Regulation changes match consumer demand for more energy efficient homes

As UK homeowners brace themselves for a 54 per cent increase in their energy bills from April 1st, John McComb, Technical Director at Reynaers Aluminium UK, discusses how the focus on thermal performance driven by new legislation couldn’t have come at a better time for consumers.

Media headlines are rife with discussion surrounding the UK’s rising cost of living, as inflation reaches a 30-year high of 6.3 per cent. The most cited aspect of this has been the decision to raise the energy price cap, driven largely by a surge in natural gas prices leading to an increase of 54 per cent, a far sharper hike than the previous increase announced by Ofcom in October 2021.

It is estimated this hike will affect around twenty-two million customers with energy bills set to rise by £693 per year for the average home because of the raise.

While homeowners continue to invite more natural light into their property which requires more glass and less metal, it is now essential the balance is struck with thermal efficiency in mind. As a result, the whole construction approach is evolving to provide properties that are not only aesthetically better, but thermally improved too.

Fortunately, sustainability is already high on the agenda of the glazing industry, and at Reynaers in particular, who have been involved in the consultation process to agree the revisions being made to Part L of the Building Regulations which come into effect in June 2022. As part of the journey to Net Zero 2050, these changes to the Future Homes Legislation and Building regulations will lead to a reduction in U-values in 2022 and further major reductions in both 2025 and 2050.

U-values measure how effective a material is an insulator, the lower the U-value the easier it is to keep heat flow through building structures to a minimum. To achieve this, architects, installers, and fabricators must ensure that new buildings do not exceed a maximum CO2 emission rate. This will ensure that these properties are properly insulated and produce fewer carbon emissions.

Reynaers understands the impact these amendments will have, and has been working hard to ensure its products, including its most popular products such as the SL 68 and CP 130 are already fully compliant when the updated thermal regulations come into force.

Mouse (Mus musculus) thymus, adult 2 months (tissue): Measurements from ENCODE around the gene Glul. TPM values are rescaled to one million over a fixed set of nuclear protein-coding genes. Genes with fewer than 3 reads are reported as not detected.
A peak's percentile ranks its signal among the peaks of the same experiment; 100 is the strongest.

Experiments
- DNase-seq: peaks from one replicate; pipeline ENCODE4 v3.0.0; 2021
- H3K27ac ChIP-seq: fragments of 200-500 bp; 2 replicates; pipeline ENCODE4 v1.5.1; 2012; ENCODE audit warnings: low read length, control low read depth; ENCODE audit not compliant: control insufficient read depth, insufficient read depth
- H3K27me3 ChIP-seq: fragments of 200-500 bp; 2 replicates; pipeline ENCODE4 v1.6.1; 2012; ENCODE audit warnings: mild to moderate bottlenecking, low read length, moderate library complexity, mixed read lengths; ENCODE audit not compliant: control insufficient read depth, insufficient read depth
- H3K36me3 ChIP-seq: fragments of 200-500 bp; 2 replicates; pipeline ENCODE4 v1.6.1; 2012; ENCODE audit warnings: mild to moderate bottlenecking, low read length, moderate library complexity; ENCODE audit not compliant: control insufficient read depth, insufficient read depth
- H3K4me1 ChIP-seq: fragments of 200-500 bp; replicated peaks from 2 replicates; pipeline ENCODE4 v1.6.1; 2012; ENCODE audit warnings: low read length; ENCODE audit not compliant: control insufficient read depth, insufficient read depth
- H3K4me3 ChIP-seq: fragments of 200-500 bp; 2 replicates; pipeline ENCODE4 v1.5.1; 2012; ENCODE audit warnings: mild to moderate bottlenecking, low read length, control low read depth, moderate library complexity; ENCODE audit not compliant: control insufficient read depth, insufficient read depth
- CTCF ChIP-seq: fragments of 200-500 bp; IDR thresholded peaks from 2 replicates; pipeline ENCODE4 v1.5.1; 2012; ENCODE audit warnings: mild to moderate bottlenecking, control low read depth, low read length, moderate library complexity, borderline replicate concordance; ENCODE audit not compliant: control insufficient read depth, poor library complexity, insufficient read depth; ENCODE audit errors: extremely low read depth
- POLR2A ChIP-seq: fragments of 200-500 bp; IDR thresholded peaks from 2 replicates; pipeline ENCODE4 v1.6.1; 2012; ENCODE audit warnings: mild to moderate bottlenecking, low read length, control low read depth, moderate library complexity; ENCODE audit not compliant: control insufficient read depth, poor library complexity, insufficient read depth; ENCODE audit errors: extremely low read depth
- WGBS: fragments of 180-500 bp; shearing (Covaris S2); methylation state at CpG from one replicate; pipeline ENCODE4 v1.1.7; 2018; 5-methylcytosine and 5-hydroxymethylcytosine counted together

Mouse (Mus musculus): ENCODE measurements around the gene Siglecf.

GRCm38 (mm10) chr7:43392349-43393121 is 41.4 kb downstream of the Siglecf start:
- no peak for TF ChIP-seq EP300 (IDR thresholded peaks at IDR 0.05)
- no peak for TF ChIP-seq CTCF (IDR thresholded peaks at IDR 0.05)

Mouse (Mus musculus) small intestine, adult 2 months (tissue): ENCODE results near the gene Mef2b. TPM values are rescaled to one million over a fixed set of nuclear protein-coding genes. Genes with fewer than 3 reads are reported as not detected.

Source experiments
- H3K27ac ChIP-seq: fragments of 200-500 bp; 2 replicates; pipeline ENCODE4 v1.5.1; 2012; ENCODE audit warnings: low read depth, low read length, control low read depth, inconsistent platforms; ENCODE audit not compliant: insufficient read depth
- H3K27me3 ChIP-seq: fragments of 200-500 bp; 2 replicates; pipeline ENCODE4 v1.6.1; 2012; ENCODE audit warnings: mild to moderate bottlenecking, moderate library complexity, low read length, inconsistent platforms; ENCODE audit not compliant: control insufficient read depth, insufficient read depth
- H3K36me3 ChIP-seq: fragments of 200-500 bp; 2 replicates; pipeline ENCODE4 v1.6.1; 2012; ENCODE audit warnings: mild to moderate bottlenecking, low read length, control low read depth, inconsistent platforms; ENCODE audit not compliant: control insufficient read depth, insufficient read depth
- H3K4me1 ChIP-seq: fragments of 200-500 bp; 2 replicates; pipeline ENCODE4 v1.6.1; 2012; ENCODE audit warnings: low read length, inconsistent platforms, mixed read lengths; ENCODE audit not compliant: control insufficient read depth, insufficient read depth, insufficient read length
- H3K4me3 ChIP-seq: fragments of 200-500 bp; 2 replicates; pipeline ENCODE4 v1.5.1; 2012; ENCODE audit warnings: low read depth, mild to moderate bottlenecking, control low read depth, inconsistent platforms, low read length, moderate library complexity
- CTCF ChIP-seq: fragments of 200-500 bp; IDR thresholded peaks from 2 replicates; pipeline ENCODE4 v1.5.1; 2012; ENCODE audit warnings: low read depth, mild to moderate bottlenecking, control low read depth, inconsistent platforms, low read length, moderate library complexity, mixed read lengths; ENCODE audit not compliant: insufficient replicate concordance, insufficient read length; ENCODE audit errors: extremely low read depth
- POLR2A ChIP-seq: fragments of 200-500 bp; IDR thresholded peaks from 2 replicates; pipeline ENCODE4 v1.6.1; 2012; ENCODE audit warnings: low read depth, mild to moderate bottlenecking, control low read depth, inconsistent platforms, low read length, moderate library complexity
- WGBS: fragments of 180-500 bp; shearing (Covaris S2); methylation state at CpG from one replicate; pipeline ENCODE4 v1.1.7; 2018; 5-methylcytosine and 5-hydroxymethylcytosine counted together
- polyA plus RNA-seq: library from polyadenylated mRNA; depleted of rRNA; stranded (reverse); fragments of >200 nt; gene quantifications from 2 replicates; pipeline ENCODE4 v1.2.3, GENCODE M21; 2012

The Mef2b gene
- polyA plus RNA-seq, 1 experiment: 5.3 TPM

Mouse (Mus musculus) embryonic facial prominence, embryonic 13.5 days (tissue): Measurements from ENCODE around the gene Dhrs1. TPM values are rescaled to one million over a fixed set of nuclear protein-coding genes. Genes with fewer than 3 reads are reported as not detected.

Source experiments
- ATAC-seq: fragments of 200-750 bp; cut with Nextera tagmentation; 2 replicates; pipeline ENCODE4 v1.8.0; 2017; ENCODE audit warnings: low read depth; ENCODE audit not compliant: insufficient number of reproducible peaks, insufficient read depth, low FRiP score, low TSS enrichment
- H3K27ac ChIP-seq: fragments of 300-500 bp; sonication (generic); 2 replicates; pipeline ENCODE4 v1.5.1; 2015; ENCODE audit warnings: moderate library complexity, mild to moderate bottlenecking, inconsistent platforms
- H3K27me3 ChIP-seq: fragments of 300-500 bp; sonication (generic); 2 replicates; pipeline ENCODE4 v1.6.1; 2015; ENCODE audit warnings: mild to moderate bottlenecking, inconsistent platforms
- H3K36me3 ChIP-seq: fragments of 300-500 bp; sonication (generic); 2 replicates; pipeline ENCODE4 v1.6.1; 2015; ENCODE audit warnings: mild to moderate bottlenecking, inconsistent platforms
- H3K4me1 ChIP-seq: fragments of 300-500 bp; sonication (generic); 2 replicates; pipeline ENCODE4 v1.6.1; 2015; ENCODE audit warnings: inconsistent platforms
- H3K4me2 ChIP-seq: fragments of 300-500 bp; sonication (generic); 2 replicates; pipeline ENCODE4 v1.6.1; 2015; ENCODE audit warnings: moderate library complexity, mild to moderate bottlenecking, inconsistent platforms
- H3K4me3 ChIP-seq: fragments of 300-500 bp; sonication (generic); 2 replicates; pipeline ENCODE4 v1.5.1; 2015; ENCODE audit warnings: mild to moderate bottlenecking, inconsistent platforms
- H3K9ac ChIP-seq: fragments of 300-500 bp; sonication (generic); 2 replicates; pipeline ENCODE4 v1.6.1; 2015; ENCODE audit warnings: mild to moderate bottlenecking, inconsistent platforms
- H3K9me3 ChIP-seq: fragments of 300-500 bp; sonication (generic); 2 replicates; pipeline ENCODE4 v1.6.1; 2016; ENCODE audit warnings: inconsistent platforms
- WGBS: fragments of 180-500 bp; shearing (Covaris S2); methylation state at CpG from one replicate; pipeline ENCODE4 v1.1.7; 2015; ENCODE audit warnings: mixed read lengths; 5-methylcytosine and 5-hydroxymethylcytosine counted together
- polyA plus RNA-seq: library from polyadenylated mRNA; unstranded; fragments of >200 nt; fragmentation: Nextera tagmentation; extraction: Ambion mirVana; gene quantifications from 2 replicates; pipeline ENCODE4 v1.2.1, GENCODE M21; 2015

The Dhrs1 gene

Reynaers has also begun using green methods to produce some of its aluminium with fewer carbon emissions. Many products have the Cradle-to-Cradle Certification which supports the circular economy, EPD’S, and ISO 14001 and 50001 accreditations.

Ventilation, thermals, and acoustics have also been driving the glazing industry for a decade from a design point of view. As society is getting louder, residential settings are starting to pose a challenge for noise control. Reynaers has identified the need for balancing ventilation with acoustic performance and is already supplying innovative solutions including the Masterline SoftTone® window which provides natural ventilation in urban environments, with components which allow maximal ventilation, cooling, and filter out outdoor noise.

The glazing industry is adapting to the rapid changes taking place in society, and Reynaers has demonstrated it can provide innovative and sustainable systems that not only comply with legislation but create homes for people who don’t want to compromise on design.

Browse our energy-efficient product range here: https://reynaersathome.co.uk/products/

Discover more about the changes to Part L on our dedicated web page here: https://www.reynaers.co.uk/en-UK/PartL

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